HOUSE BILLS & RESOLUTIONS – Criminal, Juvenile & Traffic from the 99th General Assembly By Steve Baker Criminal Justice, December 2015 Recent legislation of interest to criminal law practitioners.
SENATE BILLS – Criminal, Juvenile & Traffic from the 99th General Assembly By Steve Baker Criminal Justice, November 2015 Recent Senate bills of interest to criminal law practitioners.
A cautionary tale in criminal cases By Hon. Celia G. Gamrath Bench and Bar, October 2015 The rulings in Seal and Ames demonstrate the Appellate Court is willing to reverse a conviction where the defendant is not given Rule 401(a) admonishments at the time he waives counsel.
HOUSE BILLS – Criminal, Juvenile & Traffic 98th General Assembly By Steve Baker Criminal Justice, June 2015 Recent House bills of interest to criminal law practitioners.
SENATE BILLS – Criminal, Juvenile & Traffic 98th General Assembly By Steve Baker Criminal Justice, April 2015 Recent Senate Bills of interest to criminal law practitioners.
Case notes By Steve Baker, Sandra L. Byrd, and Laura Horner Criminal Justice, January 2015 Recent cases of interest to criminal law practitioners.
Case notes By Steve Baker, Edward Wasilewski, Tara H. Ori, and Lynn Cavallo Criminal Justice, December 2014 Recent cases of interest to criminal law practitioners.
But I wasn’t even there! An overview of premises-based constructive possession By Aaron G. Brakke General Practice, Solo, and Small Firm, October 2014 An overview of the basics of constructive possession and the author's thoughts on combating a claim.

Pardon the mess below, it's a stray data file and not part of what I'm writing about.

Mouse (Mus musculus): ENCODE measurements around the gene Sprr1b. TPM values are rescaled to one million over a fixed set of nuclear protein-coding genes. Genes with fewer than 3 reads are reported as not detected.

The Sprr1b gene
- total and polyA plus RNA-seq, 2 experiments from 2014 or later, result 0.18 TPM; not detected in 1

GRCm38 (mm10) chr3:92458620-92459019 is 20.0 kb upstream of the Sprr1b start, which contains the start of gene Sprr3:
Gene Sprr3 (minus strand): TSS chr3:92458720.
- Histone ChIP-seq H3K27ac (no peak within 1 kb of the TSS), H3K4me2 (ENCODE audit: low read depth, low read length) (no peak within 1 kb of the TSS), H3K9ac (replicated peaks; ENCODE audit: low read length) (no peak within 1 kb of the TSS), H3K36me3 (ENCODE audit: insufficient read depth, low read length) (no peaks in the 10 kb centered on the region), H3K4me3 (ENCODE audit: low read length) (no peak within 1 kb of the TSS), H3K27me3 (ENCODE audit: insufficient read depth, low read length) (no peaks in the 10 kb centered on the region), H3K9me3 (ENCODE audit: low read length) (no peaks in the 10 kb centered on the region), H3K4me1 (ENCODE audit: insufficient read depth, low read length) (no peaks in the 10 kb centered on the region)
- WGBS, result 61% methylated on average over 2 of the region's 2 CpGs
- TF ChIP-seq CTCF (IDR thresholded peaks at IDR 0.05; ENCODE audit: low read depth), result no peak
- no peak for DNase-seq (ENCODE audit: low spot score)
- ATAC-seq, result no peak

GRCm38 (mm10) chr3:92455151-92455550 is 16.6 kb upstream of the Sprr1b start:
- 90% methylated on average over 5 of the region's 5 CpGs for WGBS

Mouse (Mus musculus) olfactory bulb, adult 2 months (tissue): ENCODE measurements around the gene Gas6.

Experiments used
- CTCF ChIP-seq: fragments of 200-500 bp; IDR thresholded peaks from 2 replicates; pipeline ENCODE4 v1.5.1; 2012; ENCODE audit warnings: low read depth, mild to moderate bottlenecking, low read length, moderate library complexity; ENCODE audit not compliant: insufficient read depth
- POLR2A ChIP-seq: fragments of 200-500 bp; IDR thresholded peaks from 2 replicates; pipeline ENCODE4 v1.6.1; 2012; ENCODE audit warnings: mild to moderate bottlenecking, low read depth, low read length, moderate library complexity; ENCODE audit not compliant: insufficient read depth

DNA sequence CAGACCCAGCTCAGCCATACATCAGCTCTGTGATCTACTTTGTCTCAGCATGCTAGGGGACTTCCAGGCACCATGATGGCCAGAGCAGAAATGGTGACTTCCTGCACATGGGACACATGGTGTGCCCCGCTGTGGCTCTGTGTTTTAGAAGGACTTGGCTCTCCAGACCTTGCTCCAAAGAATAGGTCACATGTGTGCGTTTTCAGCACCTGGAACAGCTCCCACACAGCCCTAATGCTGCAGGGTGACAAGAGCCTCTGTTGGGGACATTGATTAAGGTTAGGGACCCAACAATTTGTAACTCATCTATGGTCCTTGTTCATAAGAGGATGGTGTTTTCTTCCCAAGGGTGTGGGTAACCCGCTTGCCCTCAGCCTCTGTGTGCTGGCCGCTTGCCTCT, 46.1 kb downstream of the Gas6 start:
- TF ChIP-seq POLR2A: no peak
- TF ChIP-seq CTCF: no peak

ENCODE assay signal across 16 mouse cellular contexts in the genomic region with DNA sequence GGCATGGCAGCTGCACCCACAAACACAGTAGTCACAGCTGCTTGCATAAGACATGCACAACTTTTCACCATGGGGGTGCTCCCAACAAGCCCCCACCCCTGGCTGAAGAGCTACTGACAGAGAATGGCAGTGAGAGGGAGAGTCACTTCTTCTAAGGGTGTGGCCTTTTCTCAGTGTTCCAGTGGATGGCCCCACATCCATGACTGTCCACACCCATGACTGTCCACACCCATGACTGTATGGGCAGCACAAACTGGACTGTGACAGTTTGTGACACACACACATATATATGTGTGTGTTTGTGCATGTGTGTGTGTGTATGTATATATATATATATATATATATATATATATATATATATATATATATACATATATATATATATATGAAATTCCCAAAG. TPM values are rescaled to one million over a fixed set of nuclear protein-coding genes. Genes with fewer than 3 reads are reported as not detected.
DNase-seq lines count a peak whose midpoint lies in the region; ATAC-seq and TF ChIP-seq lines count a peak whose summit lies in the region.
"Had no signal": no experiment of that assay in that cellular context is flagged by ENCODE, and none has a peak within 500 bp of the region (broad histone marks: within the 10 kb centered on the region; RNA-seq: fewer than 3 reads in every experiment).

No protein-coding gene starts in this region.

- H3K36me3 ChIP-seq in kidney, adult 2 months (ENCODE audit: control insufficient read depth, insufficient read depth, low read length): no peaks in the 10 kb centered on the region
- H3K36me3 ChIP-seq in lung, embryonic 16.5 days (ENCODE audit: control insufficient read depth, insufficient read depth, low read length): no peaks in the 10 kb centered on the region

Case notes By Paul J. Cain and Angela Rollins Criminal Justice, June 2014 Summaries of the recent cases of People v. Pikes and People v. Cleary.
The Fourth Amendment and warrantless searches of a shared dwelling By Rob Shumaker Criminal Justice, June 2014 A look at the case law involving the warrantless search of a shared dwelling and the various scenarios whereby a co-occupant’s consent can render a search of the premises reasonable under the Fourth Amendment.
Case notes By Rob Shumaker, Steve Baker, Kelly Doyle Coakley, Jameika Mangum, and Stephanie Radliff Criminal Justice, April 2014 Recent cases of interest to criminal law practitioners.
Your think your client is going to lie on the stand—The classic dilemma of a criminal defense lawyer By Juliet Boyd Traffic Laws and Courts, March 2014 What is a lawyer to do when her duty of confidentiality under R.P.C. 1.6 conflicts with her duty of candor towards a tribunal pursuant to R.P.C. 3.3?
Case notes By Kim D. Chanbonpin, Blair J. Pooler, Donald D. Bernardi, Mark Kevin Wykoff, Sr., and Diana Lenik Criminal Justice, February 2014 Recent cases of interest to criminal law practitioners.
Rapists’ rights in Illinois: The new law and what other states can learn from it By Randi Burggraff and Kerrianne Waters Women and the Law, December 2013 What are parental rights and why is it so alarming that in a majority of states' rapists retain these rights?
SENATE BILLS—Criminal, Traffic & Juvenile from the 98th General Assembly By Steve Baker Criminal Justice, December 2013 Recent legislation of interest to criminal law practitioners.
Admonitions in the criminal trial court: Waiver of Counsel, Jury Demand, and Non-citizen Guilty Pleas after Padilla v. Kentucky By Patrick M. Kinnally International and Immigration Law, November 2013 The issue of a trial court admonishing anyone of the potential immigration ramifications surrounding a guilty plea is substantial if the accused is a non-citizen.
HOUSE BILLS—Criminal, Traffic & Juvenile from the 98th General Assembly By Steve Baker Criminal Justice, November 2013 Recent legislation of interest to criminal law practitioners.